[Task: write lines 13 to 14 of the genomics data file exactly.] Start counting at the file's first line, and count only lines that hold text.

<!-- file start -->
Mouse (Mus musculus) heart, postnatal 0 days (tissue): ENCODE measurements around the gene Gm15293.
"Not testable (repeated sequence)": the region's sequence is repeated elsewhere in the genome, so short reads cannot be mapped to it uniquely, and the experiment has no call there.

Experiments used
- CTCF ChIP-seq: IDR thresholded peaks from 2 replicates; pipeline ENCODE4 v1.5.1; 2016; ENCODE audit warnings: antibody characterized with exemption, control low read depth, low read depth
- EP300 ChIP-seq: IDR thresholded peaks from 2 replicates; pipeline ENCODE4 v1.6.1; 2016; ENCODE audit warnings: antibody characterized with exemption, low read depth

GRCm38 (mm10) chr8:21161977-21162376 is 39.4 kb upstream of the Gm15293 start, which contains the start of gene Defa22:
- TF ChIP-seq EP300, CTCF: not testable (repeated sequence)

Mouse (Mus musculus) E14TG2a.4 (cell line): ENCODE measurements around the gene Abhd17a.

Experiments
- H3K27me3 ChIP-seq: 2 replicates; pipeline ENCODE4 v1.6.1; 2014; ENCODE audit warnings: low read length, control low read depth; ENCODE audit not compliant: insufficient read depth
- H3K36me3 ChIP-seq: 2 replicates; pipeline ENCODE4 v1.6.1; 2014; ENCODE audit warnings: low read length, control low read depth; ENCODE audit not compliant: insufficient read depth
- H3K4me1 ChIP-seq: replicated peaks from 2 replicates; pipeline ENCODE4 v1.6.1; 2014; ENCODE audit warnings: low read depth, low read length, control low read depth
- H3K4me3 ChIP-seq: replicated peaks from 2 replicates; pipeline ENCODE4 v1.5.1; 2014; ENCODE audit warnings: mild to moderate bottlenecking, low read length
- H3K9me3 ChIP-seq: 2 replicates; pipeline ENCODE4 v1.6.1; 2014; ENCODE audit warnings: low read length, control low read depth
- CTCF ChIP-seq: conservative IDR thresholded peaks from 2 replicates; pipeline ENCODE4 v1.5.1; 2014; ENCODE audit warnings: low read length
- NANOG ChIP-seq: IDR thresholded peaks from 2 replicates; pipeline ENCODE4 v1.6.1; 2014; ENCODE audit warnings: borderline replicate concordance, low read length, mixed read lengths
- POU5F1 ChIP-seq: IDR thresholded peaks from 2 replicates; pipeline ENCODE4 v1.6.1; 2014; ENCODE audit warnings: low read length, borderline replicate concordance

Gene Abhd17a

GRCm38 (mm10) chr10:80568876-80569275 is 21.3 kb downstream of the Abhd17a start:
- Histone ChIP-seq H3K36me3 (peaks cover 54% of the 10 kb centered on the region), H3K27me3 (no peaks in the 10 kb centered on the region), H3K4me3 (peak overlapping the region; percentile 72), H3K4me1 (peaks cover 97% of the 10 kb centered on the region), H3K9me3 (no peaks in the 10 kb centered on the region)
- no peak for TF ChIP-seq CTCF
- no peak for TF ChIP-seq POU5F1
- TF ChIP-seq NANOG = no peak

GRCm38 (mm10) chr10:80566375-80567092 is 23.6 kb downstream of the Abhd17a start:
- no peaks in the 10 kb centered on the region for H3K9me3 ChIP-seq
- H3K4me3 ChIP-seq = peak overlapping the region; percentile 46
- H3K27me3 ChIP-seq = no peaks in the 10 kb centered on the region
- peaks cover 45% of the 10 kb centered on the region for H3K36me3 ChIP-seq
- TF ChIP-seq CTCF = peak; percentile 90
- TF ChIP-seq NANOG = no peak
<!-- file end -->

- H3K4me3 ChIP-seq: replicated peaks from 2 replicates; pipeline ENCODE4 v1.5.1; 2014; ENCODE audit warnings: mild to moderate bottlenecking, low read length
- H3K9me3 ChIP-seq: 2 replicates; pipeline ENCODE4 v1.6.1; 2014; ENCODE audit warnings: low read length, control low read depth